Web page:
F1 GP: Five fast facts about the Spanish GP | Pirelli

F1 GP: Five fast facts about the Spanish GP


The Circuit de Barcelona-Catalunya is one of the longest serving venues on the Formula 1 calendar, having held the Spanish Grand Prix every year without interruption since it was opened in 1991. It's an impressive record, but F1's Spanish story goes back much further: in fact, the race used to take place right in the heart of Barcelona, firstly on the streets of the Pedralbes neighbourhood in the 1950s and later around the fearsomely fast Montjuïc mountain road course. The latter alternated with Jarama near Madrid, before the event later moved south to Jerez in the 1980s.


The circuit hasn't changed much since it was built, but minor changes have been made over the years in an attempt to try and improve the racing spectacle. In 2021, the Turn 10 hairpin was made faster and wider – largely reversing a modification that was made back in 2004. Now, the tight chicane that was inserted prior to the final corner in 2007 has been removed ahead of the 2023 race. This means a lap of Barcelona will once more end with two fast turns, and will be as quick as it's ever been.


Normally, teams and drivers know the Barcelona track very well. Not only because it has been such a constant on the calendar, but also because it's a favoured testing venue. However, as pre-season testing this year took place only in Bahrain, nobody will have driven the new layout with the latest cars until Friday practice. Still, there could be plenty of testing going on: with the Imola race weekend not taking place and Monaco being a street circuit, Barcelona will provide a key opportunity for teams to either introduce or evaluate their latest technical upgrades.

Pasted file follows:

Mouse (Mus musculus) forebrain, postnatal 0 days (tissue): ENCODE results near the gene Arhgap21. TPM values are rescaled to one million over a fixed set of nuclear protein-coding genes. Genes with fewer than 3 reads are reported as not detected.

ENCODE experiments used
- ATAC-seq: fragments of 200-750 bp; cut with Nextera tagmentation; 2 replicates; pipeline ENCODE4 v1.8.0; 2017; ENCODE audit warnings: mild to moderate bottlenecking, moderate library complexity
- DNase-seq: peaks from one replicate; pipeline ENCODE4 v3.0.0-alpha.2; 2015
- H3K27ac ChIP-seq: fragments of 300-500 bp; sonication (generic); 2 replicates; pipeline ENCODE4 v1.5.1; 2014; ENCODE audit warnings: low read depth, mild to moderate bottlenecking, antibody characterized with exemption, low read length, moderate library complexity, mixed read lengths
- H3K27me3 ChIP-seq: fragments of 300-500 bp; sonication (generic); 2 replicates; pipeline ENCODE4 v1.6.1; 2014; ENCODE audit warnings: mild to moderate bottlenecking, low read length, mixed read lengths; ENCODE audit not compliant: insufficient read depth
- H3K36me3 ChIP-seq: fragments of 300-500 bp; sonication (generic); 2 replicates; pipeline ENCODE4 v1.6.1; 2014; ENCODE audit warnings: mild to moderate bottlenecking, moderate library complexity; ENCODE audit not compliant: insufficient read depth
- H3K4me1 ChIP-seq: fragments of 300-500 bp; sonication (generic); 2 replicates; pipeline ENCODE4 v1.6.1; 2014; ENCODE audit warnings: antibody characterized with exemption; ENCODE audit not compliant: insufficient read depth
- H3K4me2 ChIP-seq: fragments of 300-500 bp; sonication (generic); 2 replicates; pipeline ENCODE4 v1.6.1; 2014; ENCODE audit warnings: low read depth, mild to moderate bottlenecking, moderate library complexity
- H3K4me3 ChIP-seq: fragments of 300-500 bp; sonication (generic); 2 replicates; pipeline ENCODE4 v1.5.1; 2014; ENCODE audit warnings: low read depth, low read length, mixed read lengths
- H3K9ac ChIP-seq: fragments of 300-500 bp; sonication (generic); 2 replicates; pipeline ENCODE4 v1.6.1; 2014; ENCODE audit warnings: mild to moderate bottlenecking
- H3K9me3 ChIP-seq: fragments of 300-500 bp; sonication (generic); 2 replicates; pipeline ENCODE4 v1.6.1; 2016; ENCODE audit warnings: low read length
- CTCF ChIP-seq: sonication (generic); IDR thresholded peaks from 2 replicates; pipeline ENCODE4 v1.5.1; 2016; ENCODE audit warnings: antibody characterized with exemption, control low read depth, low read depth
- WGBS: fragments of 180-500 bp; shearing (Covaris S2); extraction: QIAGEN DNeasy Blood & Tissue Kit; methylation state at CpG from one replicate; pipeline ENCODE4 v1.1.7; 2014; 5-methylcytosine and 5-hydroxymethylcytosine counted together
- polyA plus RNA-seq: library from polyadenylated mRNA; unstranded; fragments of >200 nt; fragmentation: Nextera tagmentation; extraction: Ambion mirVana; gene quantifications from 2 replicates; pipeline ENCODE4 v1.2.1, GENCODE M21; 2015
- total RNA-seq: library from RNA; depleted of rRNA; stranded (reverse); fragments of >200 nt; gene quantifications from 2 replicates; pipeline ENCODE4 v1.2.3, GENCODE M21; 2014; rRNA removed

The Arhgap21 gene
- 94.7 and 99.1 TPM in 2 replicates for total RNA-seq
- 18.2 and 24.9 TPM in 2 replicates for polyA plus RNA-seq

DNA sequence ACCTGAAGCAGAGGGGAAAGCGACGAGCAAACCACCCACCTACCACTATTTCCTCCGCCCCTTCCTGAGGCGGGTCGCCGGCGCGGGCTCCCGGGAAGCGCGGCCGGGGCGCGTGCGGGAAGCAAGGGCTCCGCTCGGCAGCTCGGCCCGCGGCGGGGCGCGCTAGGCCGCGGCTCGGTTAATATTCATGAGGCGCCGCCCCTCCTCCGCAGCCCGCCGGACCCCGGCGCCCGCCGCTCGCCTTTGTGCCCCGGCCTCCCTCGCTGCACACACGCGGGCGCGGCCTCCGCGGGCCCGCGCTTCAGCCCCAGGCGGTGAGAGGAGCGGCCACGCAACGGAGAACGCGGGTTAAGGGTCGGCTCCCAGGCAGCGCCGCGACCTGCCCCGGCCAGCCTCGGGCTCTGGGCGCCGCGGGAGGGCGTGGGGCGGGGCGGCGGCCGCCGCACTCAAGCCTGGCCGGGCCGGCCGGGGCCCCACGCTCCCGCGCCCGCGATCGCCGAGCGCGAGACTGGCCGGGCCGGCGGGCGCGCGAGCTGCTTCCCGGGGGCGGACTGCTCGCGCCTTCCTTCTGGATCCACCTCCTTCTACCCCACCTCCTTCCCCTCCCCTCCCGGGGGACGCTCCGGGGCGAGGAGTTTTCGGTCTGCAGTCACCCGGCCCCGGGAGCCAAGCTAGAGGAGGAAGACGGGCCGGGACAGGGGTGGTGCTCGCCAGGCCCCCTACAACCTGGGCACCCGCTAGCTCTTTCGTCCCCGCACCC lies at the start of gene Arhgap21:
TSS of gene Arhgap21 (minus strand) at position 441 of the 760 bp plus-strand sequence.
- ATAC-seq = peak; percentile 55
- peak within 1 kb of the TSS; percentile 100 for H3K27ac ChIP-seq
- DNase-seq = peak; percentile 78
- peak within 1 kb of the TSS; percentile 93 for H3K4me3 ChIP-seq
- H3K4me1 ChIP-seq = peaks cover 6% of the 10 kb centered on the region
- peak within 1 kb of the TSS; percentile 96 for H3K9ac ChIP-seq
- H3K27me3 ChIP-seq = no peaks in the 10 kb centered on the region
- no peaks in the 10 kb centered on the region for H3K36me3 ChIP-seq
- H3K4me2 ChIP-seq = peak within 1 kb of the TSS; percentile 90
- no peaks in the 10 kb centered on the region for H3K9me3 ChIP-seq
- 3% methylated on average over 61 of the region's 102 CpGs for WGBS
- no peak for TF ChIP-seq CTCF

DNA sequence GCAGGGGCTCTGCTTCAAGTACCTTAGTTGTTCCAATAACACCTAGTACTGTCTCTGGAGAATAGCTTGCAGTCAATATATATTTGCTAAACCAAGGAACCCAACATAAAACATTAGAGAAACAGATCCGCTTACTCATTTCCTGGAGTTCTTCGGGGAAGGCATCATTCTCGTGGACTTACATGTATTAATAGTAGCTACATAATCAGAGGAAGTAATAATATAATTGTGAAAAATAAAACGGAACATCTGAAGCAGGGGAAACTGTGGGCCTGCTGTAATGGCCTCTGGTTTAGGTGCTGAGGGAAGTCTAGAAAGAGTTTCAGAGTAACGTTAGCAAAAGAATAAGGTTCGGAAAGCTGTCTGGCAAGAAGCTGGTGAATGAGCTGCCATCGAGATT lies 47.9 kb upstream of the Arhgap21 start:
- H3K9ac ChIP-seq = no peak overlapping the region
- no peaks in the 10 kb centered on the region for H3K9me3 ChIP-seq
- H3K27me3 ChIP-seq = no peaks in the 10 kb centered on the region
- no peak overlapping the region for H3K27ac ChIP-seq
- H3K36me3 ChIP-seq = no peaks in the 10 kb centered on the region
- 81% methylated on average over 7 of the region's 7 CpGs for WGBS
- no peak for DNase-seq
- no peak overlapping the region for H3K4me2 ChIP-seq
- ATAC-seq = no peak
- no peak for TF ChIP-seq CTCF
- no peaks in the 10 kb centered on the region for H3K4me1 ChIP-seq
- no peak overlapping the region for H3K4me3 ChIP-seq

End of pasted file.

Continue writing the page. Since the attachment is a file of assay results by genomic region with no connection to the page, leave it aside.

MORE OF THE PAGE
One of the things that makes Barcelona such a good venue for testing (aside from the nice weather) is that its layout provides a comprehensive test of a car's characteristics. In particular, it has a wide range of turns but many high-speed corners in which to evaluate the aerodynamics. This also makes it a demanding track for the tyres. The very long Turn 3 right-hander generates the greatest lateral forces, with the super-quick Turn 9 also a highlight. The new configuration for 2023 will only add to those forces experienced during a lap.


Despite Formula 1's long history of racing in Spain, it took more than 50 years before a home driver won the Spanish Grand Prix, when Fernando Alonso triumphed in 2006 – having become Spain's first world champion a year earlier. Now into his fifth decade himself, Alonso is still going strong and remains one of two local fan favourites who will be hoping to stand on the podium in Barcelona. The other is Carlos Sainz Jr: the son of Spain's original four-wheeled motorsport hero and double World Rally Champion, Carlos Sr – known as ‘El Matador'. Both Spanish racers will be out to halt the ‘raging bull' that is Max Verstappen, who scored a sensational maiden F1 win in at the track back in 2016 and returned to the top step there in 2022.